International Arbitration and the Forensic Accountant; Martin Long, Forensic Accounting Partner at BTG Global Risk Partners in Birmingham - a Division of the Leading Professional Services Consultancy Begbies Traynor Group - Comments on the Need for Proper Preparation before Embarking on International Arbitration

The Birmingham Post (England), January 27, 2011 | Go to article overview

International Arbitration and the Forensic Accountant; Martin Long, Forensic Accounting Partner at BTG Global Risk Partners in Birmingham - a Division of the Leading Professional Services Consultancy Begbies Traynor Group - Comments on the Need for Proper Preparation before Embarking on International Arbitration


Byline: Martin Long

An enduring trend in the legal world has been the increasing popularity of international arbitration as the preferred medium for transnational dispute resolution. The volume of international arbitration cases has increased several-fold during the past 20 years, accompanied by a proliferation in the number of arbitral institutions. There was a time when international arbitration was the province of state-to-state conflict or for disputes between major multinational corporations. But globalisation has brought about an inevitable increase in the number and complexity of cross-border commercial transactions such that relatively modest size companies are now required to address the potential risks associated with litigation in a foreign country. In this same vein, many countries have also now amended local laws and introduced new arbitration legislation in order to encourage overseas business. For the UK, a further consequence of these factors has been that international arbitration is no longer limited to the London legal market but is equally relevant for the regions.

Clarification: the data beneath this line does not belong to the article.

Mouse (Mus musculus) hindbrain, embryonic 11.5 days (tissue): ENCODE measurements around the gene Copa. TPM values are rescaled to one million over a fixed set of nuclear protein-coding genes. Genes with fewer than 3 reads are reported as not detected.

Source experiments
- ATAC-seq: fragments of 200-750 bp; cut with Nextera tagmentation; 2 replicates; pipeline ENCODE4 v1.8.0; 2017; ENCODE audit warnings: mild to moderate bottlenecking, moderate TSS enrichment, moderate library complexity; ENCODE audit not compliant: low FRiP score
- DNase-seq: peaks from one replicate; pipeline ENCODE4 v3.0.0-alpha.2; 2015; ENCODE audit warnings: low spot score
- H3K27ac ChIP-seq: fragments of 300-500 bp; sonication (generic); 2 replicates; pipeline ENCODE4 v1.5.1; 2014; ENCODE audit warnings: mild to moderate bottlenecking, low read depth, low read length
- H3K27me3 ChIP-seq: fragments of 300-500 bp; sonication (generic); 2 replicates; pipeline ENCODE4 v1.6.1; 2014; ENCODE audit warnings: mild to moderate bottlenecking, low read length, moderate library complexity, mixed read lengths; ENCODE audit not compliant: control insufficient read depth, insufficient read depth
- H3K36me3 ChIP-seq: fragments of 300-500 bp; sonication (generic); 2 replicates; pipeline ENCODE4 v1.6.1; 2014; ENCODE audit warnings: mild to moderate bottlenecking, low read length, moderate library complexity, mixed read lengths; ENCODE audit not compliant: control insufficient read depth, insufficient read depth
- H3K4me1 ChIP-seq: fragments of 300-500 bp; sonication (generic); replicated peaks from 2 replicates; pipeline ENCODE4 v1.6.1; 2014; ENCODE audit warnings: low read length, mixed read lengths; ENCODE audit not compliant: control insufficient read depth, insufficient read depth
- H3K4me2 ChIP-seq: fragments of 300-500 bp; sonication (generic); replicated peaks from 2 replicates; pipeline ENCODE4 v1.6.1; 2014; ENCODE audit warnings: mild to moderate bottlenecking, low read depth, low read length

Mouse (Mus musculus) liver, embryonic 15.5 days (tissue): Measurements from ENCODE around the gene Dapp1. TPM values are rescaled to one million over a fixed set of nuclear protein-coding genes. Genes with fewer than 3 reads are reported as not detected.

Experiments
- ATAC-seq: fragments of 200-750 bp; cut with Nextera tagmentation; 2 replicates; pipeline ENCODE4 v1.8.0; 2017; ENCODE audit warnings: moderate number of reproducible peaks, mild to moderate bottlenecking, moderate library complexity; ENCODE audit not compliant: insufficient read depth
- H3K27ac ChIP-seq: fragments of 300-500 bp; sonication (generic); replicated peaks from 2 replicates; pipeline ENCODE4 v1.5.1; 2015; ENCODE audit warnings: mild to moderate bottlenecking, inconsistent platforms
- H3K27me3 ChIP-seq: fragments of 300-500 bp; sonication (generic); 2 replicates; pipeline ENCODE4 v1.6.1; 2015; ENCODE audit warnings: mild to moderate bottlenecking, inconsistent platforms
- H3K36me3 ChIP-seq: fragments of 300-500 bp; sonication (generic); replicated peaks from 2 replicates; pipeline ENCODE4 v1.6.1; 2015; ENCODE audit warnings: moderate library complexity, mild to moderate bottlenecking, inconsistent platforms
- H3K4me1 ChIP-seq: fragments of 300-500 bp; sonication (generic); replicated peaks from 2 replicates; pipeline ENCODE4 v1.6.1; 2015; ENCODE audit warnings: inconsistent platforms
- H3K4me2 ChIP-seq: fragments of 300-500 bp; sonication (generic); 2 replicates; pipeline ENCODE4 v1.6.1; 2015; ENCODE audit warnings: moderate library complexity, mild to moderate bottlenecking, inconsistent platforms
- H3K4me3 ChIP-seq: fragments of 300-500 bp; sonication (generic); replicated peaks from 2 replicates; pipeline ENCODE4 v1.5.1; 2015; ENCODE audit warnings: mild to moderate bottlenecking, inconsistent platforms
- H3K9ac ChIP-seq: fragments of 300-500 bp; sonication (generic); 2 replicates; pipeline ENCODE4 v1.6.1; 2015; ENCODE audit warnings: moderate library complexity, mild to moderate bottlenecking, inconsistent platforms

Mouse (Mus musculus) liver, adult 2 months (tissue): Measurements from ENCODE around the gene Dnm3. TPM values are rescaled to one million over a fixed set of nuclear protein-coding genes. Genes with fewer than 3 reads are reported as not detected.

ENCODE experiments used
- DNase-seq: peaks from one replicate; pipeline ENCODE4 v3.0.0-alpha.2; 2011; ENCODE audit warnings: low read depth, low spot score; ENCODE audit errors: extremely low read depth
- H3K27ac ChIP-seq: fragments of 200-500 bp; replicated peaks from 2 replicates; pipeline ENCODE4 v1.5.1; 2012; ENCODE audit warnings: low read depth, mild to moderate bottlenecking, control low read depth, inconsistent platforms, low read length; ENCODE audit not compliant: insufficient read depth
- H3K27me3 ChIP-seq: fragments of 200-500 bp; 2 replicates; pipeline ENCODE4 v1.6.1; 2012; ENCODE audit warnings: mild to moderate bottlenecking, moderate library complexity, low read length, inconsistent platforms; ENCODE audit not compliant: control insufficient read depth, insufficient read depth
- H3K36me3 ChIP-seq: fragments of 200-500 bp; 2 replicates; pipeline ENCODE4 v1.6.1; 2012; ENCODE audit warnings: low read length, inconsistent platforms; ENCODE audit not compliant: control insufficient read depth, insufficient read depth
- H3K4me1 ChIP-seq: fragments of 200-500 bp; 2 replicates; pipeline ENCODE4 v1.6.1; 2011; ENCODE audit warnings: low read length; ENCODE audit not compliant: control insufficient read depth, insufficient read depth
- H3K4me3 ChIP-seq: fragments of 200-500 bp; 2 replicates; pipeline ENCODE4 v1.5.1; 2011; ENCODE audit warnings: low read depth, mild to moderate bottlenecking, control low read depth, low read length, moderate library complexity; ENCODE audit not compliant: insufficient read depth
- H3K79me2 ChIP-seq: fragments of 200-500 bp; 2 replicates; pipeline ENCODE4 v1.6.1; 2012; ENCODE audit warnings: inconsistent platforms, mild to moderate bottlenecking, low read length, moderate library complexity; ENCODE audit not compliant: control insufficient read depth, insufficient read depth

Arbitral institutions are typically country specific or industry relevant. For international commercial arbitration popular general purpose institutions include the International Chamber of Commerce (ICC) based in Paris and the London Court of International Arbitration (LCIA). International commercial contracts commonly include a dispute resolution clause which directs the parties to one of these or the many other arbitral bodies. This means that should the contract go wrong, the parties have a pre-agreed demonstrably neutral forum in which to resolve matters rather than at least one party trusting to the vagaries (whether perceived or real) of a foreign court system. It provides certainty, or at least transparency, as regards the choice of arbitral institution, the location of formal hearings, language, selection and number of arbitrators, prevailing laws and procedures, as well as to some extent jurisdiction.